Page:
This paper explores ethical issues raised by whole slide image-based computational pathology. After briefly giving examples drawn from some recent literature of advances in this field, we consider some ethical problems it might be thought to pose. These arise from (1) the tension between artificial intelligence (AI) research—with its hunger for more and more data—and the default preference in data ethics and data protection law for the minimisation of personal data collection and processing; (2) the fact that computational pathology lends itself to kinds of data fusion that go against data ethics norms and some norms of biobanking; (3) the fact that AI methods are esoteric and produce results that are sometimes unexplainable (the so-called ‘black box’problem) and (4) the fact that computational pathology is particularly dependent on scanning technology manufacturers with interests of their own in profit-making from data collection. We shall suggest that most of these issues are resolvable.
- human tissue
- information technology
- scientific research
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Contributors TS will act as guarantor. He satisfies all of the BMJ criteria for authorship. NR satisfies all those criteria but has been particularly involved with section I. CV satisfies all the criteria, and has been particularly involved with section III.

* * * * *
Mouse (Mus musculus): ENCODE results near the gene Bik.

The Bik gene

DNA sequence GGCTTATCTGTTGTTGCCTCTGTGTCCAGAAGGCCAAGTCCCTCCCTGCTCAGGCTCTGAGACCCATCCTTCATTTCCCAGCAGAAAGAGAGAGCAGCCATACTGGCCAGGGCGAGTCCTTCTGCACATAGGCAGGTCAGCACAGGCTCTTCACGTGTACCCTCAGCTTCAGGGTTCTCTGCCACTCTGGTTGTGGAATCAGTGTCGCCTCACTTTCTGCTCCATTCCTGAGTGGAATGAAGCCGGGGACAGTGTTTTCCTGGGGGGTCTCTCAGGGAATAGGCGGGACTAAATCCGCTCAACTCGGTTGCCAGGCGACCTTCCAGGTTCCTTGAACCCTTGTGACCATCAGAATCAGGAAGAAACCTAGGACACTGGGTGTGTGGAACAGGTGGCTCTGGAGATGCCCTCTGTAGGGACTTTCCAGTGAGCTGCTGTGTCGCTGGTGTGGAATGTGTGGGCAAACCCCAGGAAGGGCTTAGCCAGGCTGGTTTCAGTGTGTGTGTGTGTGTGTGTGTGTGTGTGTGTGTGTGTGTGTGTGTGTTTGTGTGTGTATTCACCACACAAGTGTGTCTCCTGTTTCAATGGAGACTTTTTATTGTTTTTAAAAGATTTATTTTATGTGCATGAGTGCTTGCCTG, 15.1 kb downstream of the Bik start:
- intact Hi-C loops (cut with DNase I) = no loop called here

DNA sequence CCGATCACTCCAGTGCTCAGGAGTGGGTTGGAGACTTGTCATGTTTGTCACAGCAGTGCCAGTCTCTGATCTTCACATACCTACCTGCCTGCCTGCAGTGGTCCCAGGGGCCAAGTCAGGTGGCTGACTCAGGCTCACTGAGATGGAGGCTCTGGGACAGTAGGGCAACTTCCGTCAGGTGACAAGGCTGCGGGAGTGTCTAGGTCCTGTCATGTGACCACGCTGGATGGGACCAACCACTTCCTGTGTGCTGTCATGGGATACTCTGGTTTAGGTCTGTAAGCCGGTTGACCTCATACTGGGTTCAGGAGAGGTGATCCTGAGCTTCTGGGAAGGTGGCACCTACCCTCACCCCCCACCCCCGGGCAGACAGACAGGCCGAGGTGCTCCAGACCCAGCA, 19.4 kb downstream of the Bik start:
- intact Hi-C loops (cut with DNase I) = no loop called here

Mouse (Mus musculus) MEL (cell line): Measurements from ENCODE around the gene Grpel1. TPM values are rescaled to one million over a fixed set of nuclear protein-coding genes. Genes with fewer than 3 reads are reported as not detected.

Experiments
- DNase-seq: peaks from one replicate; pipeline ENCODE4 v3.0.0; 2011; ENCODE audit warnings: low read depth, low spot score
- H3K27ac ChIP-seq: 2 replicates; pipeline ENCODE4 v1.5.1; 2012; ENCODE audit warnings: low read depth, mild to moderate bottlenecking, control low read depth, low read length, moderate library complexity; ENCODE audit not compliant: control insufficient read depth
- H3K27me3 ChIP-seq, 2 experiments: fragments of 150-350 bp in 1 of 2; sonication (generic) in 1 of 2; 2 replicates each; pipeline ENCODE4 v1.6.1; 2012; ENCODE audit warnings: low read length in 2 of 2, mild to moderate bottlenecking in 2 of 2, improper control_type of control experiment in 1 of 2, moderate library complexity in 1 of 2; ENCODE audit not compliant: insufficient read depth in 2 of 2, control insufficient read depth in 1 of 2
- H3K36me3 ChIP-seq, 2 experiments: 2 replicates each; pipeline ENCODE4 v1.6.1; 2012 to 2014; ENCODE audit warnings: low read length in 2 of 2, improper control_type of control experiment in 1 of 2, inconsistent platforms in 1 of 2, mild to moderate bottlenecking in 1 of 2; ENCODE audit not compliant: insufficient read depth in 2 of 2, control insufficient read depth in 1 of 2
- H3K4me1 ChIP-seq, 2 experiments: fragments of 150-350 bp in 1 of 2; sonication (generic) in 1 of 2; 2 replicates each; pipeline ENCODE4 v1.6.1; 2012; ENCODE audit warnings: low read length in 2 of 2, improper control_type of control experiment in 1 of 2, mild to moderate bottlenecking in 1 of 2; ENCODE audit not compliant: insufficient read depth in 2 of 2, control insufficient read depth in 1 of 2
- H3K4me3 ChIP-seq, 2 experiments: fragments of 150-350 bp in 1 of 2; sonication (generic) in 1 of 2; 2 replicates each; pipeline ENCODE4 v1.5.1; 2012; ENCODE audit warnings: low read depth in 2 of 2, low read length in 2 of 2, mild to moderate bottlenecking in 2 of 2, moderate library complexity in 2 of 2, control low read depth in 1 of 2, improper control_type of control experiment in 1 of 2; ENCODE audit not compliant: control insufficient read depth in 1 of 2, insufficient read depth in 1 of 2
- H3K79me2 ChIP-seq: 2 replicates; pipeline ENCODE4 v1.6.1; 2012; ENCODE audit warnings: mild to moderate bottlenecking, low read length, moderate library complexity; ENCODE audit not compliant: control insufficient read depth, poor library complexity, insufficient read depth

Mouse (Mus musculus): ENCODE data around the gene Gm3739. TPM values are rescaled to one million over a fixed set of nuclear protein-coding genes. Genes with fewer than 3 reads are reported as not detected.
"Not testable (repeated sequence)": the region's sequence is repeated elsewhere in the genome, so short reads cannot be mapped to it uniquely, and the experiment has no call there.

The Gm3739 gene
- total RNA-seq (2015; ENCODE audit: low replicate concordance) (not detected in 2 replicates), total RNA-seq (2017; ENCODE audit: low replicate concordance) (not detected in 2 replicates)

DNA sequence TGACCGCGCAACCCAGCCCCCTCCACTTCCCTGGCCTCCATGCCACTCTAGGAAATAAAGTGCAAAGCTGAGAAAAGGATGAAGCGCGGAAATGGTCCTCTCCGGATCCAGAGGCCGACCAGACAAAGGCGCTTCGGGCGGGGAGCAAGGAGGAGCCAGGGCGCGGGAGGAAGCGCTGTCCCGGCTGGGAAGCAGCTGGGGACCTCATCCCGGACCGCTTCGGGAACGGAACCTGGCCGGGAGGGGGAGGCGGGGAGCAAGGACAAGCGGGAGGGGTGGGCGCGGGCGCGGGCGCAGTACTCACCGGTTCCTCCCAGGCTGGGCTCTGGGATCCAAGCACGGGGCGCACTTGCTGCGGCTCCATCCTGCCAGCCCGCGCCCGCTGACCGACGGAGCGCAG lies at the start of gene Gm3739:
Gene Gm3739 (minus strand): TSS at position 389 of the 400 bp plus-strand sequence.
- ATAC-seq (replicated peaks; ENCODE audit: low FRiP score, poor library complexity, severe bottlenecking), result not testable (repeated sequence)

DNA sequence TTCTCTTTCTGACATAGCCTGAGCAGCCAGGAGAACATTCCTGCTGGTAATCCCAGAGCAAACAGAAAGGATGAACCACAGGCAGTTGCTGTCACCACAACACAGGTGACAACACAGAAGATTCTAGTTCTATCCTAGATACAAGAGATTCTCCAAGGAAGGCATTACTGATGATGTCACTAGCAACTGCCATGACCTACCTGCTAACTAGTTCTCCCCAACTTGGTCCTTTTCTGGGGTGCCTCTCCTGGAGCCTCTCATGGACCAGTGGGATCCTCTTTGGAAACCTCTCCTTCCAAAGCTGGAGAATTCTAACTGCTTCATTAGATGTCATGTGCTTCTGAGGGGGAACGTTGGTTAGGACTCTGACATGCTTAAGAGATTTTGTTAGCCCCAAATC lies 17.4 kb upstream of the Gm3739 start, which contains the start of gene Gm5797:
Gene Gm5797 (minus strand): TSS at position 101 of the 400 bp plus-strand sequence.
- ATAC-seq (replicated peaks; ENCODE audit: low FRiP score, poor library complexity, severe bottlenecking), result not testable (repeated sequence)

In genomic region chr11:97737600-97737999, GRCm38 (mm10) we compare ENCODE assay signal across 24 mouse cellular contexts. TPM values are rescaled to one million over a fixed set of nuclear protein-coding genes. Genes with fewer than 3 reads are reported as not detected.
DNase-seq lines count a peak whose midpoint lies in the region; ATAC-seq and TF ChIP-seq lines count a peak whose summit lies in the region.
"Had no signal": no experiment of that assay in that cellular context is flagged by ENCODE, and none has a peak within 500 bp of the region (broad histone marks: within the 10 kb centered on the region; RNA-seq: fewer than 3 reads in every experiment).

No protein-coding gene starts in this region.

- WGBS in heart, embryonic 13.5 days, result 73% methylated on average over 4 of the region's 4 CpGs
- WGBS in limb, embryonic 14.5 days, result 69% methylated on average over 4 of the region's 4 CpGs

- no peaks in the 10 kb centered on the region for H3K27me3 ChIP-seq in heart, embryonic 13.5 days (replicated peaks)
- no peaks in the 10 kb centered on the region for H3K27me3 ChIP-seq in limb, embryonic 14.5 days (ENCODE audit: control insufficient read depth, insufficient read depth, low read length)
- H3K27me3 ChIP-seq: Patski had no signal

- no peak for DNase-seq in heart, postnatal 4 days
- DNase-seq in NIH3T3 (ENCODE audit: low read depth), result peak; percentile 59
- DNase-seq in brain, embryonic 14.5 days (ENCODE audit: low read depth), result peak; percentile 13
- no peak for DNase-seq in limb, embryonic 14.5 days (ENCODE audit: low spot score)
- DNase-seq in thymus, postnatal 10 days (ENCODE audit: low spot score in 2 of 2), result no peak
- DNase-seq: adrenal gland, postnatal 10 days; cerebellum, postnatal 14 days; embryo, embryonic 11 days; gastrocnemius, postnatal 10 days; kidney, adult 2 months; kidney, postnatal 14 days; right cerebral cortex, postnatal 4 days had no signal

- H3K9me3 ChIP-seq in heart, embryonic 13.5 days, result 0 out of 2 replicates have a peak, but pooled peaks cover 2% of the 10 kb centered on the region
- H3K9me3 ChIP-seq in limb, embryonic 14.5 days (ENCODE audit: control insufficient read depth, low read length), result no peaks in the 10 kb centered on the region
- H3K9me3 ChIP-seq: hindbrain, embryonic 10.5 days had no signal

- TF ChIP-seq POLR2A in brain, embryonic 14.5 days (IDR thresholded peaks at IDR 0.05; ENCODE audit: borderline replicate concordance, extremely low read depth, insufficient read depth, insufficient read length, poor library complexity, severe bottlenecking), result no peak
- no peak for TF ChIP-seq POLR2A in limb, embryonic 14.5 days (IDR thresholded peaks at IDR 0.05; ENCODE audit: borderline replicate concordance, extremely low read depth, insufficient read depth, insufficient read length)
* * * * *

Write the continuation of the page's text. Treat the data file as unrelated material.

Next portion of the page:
Funding This study was funded by Innovate UK (Grant number: 18181).
Competing interests All authors are members of the Innovate-UK funded Pathlake Centre of Excellence consortium. The PathLAKE (Pathology image data Lake for Analytics, Knowledge and Education) is a cross-faculty research consortium comprising researchers from the University of Warwick, University Hospitals Coventry and Warwickshire NHS Trust, and Royal Philips to create a national centre of excellence in AI in pathology, linked to five digitised NHS pathology labs. The cutting-edge AI technologies will assist pathologists in diagnosing cancer more efficiently and selecting the optimal treatment for cancer patients.
Patient consent for publication Not required.
Provenance and peer review Not commissioned; externally peer reviewed.
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